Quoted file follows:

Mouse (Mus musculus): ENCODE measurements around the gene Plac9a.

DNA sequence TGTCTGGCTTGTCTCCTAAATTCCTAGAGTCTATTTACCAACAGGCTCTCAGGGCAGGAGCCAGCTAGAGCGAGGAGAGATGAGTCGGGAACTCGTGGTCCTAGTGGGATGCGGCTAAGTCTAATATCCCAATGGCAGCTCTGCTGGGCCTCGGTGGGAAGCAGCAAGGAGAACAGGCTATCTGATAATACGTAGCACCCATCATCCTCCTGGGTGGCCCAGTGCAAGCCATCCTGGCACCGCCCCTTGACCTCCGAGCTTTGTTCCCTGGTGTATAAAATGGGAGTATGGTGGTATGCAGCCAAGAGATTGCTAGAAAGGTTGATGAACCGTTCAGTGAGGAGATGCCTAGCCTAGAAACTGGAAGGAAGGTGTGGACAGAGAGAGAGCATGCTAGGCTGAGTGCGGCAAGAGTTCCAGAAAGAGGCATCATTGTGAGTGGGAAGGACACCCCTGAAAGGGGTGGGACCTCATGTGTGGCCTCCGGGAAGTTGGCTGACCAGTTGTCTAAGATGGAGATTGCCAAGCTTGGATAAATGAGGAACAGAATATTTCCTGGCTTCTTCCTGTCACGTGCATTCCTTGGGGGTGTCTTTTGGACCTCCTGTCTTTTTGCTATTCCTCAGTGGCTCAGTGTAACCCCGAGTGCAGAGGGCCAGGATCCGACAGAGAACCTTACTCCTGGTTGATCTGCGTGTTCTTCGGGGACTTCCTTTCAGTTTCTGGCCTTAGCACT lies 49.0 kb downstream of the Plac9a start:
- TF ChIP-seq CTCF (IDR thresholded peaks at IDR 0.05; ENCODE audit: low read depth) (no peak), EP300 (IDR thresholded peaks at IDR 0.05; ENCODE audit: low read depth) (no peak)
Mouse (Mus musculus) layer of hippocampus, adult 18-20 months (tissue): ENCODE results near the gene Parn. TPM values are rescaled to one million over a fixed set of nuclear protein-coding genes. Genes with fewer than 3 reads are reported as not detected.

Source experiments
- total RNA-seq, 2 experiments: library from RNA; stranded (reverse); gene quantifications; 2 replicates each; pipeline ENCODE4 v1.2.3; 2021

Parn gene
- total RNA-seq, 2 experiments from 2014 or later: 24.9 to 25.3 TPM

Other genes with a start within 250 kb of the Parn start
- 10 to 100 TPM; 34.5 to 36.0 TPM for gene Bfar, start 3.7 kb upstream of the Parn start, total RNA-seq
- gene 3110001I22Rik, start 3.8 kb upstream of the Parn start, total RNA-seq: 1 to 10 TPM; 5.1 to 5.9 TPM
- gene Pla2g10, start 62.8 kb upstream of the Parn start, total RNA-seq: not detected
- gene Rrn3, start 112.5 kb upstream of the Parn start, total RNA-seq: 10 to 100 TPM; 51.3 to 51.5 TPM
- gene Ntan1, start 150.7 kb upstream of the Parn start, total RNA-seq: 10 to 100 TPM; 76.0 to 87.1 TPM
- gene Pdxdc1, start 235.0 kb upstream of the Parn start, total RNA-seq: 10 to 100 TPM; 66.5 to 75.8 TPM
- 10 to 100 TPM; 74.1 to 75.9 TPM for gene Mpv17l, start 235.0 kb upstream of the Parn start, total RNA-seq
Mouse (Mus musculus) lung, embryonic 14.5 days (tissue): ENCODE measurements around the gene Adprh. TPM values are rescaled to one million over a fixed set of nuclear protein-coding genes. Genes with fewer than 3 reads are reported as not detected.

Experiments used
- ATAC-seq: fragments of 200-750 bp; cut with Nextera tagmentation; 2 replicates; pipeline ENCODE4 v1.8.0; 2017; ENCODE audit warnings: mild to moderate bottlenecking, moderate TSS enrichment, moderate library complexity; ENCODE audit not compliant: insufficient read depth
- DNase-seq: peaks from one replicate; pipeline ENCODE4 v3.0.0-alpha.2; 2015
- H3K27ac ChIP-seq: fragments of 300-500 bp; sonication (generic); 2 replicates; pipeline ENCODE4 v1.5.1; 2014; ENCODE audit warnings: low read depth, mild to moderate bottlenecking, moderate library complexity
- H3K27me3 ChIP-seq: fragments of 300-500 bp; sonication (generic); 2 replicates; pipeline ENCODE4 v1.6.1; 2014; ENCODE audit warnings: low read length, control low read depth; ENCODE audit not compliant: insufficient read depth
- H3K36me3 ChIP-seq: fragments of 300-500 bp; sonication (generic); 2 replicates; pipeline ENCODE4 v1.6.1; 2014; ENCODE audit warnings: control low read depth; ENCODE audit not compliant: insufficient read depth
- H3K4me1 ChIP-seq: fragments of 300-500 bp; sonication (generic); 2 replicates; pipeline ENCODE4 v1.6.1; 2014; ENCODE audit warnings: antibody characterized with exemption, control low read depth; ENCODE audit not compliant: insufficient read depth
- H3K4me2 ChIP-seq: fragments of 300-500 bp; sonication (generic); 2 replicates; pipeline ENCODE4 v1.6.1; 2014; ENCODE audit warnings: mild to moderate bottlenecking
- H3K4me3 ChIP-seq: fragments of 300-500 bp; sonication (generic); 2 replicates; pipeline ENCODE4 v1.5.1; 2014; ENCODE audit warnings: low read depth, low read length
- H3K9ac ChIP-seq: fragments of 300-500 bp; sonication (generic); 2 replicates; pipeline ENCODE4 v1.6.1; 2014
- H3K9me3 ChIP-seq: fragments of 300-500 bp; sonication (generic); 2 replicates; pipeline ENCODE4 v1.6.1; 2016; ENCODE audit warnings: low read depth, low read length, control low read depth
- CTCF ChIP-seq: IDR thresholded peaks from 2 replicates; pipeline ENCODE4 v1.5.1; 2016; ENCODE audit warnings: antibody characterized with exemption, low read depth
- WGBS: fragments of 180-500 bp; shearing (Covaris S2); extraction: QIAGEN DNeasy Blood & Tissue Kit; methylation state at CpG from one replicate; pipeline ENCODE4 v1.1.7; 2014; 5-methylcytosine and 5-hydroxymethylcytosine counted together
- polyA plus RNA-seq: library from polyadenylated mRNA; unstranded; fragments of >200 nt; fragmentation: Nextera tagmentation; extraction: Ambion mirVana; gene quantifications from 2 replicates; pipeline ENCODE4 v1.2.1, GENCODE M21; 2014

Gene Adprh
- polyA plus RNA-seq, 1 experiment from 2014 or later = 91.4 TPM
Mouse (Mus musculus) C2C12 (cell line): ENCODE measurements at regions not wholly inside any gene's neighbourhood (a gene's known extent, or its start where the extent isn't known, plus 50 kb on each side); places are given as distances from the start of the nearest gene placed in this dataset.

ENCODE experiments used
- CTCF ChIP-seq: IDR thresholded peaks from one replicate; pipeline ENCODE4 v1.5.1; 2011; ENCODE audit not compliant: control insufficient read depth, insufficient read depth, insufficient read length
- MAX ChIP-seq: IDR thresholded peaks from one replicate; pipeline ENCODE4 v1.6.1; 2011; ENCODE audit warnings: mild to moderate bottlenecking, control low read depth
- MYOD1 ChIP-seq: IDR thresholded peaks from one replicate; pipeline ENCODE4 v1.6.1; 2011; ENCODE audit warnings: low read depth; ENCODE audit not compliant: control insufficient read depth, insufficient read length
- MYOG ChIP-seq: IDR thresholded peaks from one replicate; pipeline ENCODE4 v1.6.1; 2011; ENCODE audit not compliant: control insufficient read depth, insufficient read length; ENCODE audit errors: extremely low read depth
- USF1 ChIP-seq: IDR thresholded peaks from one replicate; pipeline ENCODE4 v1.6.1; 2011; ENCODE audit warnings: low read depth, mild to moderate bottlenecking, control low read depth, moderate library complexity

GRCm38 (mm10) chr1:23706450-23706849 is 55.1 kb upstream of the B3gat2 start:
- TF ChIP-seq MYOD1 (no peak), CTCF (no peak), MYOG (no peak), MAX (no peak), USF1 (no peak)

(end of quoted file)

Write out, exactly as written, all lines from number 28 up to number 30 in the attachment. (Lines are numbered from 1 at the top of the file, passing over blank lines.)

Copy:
- H3K9me3 ChIP-seq: fragments of 300-500 bp; sonication (generic); 2 replicates; pipeline ENCODE4 v1.6.1; 2016; ENCODE audit warnings: low read depth, low read length, control low read depth
- CTCF ChIP-seq: IDR thresholded peaks from 2 replicates; pipeline ENCODE4 v1.5.1; 2016; ENCODE audit warnings: antibody characterized with exemption, low read depth
- WGBS: fragments of 180-500 bp; shearing (Covaris S2); extraction: QIAGEN DNeasy Blood & Tissue Kit; methylation state at CpG from one replicate; pipeline ENCODE4 v1.1.7; 2014; 5-methylcytosine and 5-hydroxymethylcytosine counted together